Long work hours is associated with suboptimal glycemic control among US workers with diabetes

Am J Ind Med. 2011 May;54(5):375-83. doi: 10.1002/ajim.20923. Epub 2011 Jan 18.

Abstract

Background: Increasing numbers of US workers are diabetic. We assessed the relationship between glycemic control and work hours and type of occupation among employed US adults with type 2 diabetes.

Methods: Data were obtained from the 1999-2004 National Health and Nutrition Examination Survey (NHANES). A representative sample of employed US adults ≥20 years with self-reported type 2 diabetes (n = 369) was used. Two dichotomous glycemic control indicators, based on various HbA1c level cut-points, were used as dependent variables in weighted logistic regression analyses with adjustment for confounders.

Results: Adults working over 40 hr/week were more likely to have suboptimal glycemic control (HbA1c ≥ 7%) compared to those working 20 hr or less (odds ratio = 5.09; 95% confidence interval: [1.38-18.76]).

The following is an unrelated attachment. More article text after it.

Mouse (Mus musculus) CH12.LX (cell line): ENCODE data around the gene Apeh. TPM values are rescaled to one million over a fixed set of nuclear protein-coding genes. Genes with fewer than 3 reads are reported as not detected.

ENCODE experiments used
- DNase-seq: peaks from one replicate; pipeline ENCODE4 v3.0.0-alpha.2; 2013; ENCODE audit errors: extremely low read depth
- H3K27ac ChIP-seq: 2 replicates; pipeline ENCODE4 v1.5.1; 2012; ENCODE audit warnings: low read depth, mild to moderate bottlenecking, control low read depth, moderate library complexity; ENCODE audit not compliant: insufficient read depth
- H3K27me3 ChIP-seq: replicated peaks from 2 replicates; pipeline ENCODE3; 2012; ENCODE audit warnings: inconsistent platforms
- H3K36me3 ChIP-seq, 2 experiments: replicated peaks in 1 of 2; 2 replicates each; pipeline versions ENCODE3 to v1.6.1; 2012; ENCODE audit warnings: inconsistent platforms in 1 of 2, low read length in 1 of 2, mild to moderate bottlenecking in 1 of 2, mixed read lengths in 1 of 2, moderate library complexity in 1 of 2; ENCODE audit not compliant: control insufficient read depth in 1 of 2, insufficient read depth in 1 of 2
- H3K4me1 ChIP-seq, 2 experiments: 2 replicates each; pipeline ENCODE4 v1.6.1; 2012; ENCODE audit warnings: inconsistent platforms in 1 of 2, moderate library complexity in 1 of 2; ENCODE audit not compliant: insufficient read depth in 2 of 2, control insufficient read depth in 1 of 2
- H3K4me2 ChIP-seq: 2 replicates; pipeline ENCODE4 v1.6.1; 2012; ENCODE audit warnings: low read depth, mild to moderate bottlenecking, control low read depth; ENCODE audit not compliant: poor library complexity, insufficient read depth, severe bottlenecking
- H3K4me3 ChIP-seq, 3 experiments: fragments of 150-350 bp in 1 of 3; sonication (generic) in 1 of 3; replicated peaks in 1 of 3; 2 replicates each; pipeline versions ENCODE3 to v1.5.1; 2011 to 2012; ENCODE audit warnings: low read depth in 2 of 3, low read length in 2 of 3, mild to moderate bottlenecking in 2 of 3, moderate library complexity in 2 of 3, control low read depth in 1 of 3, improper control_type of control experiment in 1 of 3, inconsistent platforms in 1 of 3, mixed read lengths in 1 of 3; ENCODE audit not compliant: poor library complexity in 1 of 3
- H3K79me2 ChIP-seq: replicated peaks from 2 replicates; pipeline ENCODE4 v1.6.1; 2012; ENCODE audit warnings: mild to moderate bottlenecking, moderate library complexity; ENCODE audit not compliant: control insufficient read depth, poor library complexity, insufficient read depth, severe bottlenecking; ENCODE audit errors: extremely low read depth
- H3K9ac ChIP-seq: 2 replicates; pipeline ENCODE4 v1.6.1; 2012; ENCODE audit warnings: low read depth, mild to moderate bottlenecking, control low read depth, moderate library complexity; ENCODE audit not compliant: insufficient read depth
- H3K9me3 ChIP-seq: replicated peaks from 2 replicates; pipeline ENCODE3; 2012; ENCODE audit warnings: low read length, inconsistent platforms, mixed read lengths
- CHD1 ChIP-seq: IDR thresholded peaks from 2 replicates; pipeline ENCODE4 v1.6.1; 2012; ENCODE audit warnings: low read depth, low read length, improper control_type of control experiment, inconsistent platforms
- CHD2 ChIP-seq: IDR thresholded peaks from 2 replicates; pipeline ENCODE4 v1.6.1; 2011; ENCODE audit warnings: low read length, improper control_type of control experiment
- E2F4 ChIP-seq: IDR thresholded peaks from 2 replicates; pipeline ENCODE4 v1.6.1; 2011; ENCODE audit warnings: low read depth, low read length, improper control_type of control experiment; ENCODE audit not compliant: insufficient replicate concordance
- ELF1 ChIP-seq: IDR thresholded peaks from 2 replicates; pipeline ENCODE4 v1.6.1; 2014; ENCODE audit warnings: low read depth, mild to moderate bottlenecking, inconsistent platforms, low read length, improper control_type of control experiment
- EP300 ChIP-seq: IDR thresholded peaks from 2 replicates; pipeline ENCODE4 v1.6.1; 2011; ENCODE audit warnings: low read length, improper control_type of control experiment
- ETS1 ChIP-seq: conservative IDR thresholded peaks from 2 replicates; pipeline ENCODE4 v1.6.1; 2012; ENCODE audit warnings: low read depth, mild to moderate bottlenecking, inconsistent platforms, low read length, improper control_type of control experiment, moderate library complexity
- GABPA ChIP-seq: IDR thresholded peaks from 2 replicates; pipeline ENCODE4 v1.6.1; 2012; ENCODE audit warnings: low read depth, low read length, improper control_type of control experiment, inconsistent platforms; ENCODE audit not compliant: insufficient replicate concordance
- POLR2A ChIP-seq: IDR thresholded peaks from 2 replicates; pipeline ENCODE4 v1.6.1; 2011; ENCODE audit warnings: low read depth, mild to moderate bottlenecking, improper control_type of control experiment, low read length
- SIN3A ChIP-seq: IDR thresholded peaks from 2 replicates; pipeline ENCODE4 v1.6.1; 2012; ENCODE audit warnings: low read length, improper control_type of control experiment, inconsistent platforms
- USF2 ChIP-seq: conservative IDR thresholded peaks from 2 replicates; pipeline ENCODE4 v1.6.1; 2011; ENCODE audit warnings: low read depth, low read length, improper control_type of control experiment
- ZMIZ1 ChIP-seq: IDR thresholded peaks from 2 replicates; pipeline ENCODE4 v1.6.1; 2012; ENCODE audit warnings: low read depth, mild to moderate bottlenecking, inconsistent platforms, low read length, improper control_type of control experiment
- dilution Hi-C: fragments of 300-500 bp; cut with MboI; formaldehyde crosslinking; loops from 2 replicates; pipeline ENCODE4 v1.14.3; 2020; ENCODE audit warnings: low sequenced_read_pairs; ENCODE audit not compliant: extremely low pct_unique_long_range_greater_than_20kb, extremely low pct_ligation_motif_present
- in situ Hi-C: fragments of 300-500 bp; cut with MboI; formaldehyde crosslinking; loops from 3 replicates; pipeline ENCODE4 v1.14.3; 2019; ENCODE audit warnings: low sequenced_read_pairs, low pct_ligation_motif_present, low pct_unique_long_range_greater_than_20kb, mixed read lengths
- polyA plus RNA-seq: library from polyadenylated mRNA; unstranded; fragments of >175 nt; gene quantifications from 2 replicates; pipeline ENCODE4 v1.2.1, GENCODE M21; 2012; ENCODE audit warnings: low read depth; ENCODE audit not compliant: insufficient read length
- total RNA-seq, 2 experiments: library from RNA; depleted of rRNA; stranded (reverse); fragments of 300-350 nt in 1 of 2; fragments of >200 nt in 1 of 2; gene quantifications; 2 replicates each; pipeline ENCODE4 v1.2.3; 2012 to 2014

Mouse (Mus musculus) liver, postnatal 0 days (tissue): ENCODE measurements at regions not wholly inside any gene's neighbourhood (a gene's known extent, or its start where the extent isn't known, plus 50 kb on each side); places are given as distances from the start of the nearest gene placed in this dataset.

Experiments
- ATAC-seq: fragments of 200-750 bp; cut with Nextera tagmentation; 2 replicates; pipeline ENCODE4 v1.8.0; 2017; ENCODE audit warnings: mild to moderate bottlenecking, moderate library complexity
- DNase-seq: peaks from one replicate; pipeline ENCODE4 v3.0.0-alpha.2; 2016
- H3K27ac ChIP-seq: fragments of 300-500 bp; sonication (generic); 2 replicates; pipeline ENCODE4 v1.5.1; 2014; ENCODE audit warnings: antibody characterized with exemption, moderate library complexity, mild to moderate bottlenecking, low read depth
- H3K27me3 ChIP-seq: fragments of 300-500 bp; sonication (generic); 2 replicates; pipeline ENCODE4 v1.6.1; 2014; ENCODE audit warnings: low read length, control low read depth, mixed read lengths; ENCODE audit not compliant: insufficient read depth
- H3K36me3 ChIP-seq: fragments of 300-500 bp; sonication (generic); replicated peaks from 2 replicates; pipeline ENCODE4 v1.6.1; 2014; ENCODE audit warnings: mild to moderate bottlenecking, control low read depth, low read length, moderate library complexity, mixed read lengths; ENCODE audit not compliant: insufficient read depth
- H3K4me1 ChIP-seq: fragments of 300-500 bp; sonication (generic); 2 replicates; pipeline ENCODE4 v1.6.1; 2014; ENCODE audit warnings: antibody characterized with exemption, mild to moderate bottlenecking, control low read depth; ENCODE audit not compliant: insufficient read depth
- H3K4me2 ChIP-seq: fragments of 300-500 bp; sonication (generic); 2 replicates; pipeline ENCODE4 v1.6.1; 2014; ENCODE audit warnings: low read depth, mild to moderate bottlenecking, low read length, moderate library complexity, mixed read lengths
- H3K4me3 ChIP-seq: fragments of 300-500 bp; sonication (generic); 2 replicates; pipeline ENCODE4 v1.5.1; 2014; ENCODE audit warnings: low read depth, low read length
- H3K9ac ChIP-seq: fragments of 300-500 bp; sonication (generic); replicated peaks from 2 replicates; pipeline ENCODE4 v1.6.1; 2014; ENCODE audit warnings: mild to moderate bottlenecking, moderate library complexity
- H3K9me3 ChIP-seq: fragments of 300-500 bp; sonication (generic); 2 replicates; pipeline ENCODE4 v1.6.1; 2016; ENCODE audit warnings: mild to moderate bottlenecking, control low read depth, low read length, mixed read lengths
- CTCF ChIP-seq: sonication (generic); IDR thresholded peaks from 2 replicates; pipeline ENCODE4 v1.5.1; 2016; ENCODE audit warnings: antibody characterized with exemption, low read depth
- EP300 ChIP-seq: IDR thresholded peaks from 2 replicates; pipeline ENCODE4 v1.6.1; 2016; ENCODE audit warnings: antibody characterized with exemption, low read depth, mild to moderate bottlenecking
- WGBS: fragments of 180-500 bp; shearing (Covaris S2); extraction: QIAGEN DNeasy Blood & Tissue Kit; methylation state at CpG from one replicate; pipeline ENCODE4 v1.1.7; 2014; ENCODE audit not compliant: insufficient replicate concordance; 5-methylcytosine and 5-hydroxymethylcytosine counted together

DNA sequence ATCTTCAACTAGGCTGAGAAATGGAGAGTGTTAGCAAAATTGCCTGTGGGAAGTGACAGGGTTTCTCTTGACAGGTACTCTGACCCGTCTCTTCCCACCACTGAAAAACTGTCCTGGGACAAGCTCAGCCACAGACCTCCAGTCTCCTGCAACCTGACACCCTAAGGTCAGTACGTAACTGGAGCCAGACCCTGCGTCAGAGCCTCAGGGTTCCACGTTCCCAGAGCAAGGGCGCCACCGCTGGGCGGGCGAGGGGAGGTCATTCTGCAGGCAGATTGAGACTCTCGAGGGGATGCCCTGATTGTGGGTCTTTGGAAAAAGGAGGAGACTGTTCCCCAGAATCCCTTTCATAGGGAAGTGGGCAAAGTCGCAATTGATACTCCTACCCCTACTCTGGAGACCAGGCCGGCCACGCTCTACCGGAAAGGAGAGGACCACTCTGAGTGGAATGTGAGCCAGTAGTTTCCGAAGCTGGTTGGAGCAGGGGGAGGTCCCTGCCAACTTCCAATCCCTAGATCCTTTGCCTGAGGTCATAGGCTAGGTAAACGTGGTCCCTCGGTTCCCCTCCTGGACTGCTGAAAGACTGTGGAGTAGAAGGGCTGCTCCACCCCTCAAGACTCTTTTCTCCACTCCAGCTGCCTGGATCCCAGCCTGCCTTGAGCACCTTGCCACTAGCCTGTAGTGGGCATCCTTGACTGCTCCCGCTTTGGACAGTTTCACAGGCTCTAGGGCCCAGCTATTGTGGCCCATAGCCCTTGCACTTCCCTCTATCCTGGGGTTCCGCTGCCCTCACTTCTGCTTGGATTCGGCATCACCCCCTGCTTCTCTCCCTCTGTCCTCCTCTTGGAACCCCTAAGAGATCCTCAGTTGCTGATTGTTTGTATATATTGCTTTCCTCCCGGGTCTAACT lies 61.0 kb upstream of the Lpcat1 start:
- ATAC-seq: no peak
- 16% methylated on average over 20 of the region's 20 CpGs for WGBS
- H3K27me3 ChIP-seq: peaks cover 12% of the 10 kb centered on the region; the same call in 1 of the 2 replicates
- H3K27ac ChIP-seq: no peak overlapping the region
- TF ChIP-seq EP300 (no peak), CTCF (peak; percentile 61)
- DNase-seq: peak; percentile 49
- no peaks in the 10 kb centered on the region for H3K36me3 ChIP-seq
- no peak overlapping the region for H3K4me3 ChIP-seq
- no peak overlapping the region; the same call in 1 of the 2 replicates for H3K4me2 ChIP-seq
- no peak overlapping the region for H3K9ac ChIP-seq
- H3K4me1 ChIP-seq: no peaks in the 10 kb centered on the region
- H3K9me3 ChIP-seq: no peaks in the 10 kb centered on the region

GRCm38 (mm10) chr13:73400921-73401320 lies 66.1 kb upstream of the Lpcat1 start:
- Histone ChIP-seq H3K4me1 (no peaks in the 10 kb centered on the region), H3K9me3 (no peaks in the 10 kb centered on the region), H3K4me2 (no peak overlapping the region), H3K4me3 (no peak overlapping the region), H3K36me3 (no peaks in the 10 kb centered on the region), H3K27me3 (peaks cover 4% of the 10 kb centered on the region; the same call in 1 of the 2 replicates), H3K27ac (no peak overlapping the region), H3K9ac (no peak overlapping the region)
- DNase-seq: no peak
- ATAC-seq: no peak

Conclusions: Work-related factors, such as number of hours worked, may affect the ability of adults with type 2 diabetes to reach and maintain glycemic control goals. These factors should be considered in the development of workplace policies and accommodations for the increasing number of workers with type 2 diabetes.

Publication types

  • Research Support, U.S. Gov't, P.H.S.

MeSH terms

  • Adult
  • Aged
  • Blood Glucose / analysis*
  • Confidence Intervals
  • Cross-Sectional Studies
  • Diabetes Mellitus, Type 2 / blood*
  • Diabetes Mellitus, Type 2 / prevention & control
  • Diabetes Mellitus, Type 2 / psychology*
  • Female
  • Glycated Hemoglobin A / analysis*
  • Humans
  • Male
  • Middle Aged
  • Nutrition Surveys
  • Occupational Exposure / adverse effects*
  • Odds Ratio
  • Stress, Psychological
  • Time Factors
  • United States
  • Workload*
  • Workplace
  • Young Adult

Substances

  • Blood Glucose
  • Glycated Hemoglobin A